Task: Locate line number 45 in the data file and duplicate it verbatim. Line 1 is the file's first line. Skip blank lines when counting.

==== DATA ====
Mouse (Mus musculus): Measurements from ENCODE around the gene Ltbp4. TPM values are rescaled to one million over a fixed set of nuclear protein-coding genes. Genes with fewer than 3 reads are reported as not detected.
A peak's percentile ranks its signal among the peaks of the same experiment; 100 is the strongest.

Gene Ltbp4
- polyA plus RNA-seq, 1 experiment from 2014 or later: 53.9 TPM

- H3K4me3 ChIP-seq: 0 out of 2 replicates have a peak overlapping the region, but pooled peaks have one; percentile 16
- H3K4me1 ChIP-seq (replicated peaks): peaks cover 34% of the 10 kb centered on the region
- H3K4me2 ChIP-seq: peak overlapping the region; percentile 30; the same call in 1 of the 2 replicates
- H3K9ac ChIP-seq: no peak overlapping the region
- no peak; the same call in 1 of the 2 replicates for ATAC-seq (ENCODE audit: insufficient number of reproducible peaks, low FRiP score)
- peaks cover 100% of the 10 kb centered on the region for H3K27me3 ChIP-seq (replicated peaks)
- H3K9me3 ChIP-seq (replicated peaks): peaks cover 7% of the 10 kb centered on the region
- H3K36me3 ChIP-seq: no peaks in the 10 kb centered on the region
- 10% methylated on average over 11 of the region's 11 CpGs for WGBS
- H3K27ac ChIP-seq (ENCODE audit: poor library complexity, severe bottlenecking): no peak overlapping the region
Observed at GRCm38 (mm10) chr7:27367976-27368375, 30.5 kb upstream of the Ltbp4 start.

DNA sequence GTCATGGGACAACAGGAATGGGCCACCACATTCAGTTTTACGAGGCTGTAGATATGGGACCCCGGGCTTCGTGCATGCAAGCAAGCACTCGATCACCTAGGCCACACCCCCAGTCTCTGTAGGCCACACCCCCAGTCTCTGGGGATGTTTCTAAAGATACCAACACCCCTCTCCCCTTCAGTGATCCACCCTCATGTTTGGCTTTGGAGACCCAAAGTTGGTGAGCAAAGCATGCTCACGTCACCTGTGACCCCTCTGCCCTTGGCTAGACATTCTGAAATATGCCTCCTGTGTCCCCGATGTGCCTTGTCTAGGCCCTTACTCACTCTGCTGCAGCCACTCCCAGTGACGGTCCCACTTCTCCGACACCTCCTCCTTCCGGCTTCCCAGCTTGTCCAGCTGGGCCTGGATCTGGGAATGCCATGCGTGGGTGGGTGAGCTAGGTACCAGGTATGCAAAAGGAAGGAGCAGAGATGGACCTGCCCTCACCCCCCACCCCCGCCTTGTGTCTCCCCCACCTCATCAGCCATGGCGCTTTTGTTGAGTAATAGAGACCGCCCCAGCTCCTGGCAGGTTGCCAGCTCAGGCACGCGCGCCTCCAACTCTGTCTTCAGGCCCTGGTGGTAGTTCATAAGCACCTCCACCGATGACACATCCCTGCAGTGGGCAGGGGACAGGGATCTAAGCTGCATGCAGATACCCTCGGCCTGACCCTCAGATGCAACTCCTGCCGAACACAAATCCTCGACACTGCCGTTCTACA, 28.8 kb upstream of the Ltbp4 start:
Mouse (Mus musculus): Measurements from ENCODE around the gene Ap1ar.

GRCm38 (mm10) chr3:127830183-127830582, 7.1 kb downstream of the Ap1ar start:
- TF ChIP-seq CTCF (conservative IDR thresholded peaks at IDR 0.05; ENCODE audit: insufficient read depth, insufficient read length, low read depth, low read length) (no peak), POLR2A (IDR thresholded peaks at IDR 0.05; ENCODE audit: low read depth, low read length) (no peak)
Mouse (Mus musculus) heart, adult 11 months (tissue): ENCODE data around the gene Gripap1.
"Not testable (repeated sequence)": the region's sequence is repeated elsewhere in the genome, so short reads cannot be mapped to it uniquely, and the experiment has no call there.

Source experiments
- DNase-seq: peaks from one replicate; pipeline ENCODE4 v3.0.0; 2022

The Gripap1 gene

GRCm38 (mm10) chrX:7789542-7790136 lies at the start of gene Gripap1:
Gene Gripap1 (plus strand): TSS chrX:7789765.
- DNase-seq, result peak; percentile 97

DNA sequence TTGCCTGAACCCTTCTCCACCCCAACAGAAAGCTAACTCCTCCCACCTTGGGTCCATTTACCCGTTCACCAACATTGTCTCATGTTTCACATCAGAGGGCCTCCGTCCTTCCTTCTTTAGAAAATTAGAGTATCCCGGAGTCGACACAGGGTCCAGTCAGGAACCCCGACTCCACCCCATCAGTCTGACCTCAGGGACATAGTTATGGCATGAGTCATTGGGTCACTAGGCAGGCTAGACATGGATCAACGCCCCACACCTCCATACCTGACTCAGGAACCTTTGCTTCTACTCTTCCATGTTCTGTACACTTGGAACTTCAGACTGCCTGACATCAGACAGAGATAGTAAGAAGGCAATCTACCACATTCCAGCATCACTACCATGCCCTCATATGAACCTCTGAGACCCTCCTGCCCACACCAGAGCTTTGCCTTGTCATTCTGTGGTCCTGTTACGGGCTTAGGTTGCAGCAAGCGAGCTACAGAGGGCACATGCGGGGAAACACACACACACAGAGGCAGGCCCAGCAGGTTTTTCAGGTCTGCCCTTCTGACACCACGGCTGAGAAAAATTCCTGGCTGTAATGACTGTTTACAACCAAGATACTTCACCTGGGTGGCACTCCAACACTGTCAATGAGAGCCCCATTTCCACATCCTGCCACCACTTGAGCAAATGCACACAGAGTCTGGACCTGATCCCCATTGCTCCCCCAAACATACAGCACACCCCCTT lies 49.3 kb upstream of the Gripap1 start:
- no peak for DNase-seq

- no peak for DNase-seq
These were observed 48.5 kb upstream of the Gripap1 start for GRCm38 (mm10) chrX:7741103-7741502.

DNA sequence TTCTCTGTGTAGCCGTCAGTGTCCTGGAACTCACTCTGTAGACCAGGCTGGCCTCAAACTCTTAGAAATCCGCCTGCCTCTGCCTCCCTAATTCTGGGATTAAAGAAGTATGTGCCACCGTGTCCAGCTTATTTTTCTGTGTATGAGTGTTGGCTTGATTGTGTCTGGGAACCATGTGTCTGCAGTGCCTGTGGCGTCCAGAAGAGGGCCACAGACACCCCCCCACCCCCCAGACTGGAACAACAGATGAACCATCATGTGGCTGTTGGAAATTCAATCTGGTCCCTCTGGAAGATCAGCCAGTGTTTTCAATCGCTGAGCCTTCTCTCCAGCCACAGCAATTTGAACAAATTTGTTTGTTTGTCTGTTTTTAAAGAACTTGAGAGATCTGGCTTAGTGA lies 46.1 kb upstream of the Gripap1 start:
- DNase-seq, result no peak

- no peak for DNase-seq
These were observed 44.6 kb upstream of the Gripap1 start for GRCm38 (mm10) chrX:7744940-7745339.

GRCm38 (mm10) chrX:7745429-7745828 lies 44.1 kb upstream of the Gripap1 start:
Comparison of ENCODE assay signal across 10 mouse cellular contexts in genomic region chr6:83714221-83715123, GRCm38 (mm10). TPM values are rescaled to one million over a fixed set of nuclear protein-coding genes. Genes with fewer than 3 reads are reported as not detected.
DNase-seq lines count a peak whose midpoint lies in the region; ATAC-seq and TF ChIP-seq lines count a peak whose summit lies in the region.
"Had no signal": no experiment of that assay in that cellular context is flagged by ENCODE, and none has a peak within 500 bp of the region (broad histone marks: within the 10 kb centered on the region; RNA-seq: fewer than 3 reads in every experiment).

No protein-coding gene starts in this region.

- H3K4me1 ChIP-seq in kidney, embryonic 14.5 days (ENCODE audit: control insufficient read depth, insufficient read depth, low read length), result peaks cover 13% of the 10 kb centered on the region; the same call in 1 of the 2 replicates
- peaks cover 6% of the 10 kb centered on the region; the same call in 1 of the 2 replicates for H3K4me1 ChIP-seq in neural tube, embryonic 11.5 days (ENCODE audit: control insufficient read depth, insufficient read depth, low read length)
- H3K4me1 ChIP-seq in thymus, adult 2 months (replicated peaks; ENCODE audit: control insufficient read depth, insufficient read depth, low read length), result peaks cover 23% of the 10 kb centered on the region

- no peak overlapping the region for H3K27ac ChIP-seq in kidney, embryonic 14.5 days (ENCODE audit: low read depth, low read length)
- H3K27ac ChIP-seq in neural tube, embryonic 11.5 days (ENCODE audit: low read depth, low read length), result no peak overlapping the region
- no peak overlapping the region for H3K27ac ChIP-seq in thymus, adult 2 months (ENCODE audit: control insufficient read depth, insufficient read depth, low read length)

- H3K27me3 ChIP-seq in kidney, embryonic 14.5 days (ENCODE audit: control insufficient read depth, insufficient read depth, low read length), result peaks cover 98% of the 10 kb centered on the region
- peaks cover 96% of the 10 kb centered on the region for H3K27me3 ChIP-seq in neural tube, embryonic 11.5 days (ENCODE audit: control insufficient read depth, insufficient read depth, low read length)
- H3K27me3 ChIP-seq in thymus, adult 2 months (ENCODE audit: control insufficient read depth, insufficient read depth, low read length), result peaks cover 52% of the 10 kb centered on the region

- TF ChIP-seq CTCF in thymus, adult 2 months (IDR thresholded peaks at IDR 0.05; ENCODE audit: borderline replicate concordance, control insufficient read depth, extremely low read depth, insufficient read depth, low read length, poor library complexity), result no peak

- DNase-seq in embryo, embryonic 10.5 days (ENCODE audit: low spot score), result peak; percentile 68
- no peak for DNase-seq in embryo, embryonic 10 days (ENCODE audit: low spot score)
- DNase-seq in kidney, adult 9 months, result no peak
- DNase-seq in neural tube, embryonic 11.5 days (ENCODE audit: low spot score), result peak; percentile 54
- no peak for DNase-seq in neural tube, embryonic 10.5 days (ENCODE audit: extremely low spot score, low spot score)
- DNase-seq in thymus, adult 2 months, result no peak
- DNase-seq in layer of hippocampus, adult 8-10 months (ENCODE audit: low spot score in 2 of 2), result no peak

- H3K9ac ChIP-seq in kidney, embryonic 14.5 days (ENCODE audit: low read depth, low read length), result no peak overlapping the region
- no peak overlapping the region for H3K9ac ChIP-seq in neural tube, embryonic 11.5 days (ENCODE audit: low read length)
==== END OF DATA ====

- H3K27ac ChIP-seq in neural tube, embryonic 11.5 days (ENCODE audit: low read depth, low read length), result no peak overlapping the region